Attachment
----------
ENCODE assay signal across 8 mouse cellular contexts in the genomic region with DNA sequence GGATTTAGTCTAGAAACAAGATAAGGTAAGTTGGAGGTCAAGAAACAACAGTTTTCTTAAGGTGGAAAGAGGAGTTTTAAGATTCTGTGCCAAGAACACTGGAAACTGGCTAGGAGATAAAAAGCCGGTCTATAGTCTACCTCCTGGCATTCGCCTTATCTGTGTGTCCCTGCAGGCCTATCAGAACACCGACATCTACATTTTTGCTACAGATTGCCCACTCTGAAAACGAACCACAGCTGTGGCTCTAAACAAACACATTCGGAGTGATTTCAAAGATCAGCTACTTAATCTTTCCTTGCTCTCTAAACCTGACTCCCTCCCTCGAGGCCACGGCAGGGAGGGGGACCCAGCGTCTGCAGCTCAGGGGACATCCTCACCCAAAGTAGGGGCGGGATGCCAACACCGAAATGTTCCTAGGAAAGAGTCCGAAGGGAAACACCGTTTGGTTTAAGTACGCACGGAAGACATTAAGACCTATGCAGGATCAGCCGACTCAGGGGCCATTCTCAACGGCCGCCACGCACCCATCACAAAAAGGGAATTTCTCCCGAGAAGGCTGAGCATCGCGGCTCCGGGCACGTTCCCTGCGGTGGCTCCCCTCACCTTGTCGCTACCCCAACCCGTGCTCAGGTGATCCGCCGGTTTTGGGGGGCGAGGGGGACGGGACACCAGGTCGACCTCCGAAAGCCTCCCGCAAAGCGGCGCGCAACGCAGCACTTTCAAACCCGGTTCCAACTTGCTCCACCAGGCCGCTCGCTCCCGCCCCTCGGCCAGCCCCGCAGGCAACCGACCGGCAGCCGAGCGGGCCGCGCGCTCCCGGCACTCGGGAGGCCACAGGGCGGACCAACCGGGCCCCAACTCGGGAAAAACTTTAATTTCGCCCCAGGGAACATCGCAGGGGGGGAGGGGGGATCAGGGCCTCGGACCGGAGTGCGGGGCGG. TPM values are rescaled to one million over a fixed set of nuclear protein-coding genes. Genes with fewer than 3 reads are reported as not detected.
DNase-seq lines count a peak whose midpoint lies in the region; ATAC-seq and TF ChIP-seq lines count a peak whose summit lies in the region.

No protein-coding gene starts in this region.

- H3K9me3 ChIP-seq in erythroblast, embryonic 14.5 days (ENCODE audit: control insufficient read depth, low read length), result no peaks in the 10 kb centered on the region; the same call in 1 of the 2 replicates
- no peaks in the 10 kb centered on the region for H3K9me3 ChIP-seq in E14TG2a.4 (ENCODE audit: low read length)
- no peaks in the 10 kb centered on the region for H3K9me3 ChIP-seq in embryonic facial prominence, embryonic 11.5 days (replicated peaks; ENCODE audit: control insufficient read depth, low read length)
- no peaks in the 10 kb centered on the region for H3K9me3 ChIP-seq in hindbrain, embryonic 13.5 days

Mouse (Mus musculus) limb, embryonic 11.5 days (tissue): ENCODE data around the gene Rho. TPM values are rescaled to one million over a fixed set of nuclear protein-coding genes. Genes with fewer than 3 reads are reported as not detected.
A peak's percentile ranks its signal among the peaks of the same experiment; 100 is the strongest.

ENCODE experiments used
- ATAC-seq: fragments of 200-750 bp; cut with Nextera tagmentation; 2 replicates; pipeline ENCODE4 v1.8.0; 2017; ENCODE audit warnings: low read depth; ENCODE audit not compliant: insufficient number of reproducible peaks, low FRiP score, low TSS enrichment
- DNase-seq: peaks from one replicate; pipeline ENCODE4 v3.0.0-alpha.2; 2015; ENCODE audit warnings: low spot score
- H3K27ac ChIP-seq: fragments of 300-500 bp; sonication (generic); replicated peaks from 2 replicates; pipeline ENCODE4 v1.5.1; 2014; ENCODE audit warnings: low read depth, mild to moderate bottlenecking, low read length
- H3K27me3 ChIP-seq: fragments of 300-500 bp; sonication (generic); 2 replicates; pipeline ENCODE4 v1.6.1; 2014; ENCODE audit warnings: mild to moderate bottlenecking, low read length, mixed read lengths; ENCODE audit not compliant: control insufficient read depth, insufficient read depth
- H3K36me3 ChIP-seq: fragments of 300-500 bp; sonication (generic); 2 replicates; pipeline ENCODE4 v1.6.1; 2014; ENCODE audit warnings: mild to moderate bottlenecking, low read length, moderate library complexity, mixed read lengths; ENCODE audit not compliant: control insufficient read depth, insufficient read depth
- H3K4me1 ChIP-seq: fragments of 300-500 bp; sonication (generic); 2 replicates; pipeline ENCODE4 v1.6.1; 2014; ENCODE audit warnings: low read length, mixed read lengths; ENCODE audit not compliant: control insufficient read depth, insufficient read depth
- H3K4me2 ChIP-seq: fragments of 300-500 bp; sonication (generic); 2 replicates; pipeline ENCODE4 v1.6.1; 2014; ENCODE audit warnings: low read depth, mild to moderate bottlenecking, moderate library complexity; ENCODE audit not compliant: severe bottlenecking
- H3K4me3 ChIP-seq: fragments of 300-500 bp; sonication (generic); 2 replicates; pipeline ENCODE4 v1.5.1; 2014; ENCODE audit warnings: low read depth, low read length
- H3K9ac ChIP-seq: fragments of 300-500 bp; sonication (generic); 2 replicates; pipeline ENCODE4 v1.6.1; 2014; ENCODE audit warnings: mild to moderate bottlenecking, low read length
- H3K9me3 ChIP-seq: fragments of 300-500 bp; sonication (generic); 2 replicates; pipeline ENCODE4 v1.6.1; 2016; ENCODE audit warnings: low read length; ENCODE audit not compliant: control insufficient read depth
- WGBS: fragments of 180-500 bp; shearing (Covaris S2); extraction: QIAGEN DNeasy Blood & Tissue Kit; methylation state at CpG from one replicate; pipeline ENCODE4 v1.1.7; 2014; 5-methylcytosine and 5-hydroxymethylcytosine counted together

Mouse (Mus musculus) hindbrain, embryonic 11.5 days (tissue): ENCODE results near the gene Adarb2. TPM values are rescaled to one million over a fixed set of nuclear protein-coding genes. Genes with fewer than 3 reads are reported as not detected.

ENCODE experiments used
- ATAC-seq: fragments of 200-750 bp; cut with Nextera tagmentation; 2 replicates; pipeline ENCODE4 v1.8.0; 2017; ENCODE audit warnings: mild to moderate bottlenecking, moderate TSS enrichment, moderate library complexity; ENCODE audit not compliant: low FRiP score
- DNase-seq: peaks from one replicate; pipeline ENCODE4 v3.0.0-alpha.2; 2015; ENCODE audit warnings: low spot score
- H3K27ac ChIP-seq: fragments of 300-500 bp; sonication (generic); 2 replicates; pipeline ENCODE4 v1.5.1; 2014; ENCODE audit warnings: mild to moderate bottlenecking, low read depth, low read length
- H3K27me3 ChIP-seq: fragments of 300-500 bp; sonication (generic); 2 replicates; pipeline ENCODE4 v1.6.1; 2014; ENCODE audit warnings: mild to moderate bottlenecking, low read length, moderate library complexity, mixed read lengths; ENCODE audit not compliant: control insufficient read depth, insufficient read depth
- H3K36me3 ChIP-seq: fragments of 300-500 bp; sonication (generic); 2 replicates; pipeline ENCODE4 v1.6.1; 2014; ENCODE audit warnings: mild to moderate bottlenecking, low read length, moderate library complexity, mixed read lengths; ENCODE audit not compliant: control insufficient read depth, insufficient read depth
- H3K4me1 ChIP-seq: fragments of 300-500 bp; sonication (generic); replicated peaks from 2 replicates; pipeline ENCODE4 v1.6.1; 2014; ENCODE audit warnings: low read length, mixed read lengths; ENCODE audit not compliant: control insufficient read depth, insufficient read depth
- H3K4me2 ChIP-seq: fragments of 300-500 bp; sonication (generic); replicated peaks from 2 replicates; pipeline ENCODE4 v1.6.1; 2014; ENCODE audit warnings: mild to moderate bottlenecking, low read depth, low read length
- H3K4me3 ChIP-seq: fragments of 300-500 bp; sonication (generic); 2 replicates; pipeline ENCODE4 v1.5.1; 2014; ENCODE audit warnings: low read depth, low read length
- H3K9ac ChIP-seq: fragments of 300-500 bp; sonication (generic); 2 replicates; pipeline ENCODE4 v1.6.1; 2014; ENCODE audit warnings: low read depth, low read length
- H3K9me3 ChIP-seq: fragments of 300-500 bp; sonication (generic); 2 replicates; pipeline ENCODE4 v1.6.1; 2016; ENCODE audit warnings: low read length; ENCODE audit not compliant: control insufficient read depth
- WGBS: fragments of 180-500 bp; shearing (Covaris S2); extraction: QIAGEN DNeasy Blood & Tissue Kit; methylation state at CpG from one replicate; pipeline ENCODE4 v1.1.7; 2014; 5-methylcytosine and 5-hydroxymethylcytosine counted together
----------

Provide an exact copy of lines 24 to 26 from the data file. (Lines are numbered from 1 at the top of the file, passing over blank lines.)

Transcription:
- ATAC-seq: fragments of 200-750 bp; cut with Nextera tagmentation; 2 replicates; pipeline ENCODE4 v1.8.0; 2017; ENCODE audit warnings: mild to moderate bottlenecking, moderate TSS enrichment, moderate library complexity; ENCODE audit not compliant: low FRiP score
- DNase-seq: peaks from one replicate; pipeline ENCODE4 v3.0.0-alpha.2; 2015; ENCODE audit warnings: low spot score
- H3K27ac ChIP-seq: fragments of 300-500 bp; sonication (generic); 2 replicates; pipeline ENCODE4 v1.5.1; 2014; ENCODE audit warnings: mild to moderate bottlenecking, low read depth, low read length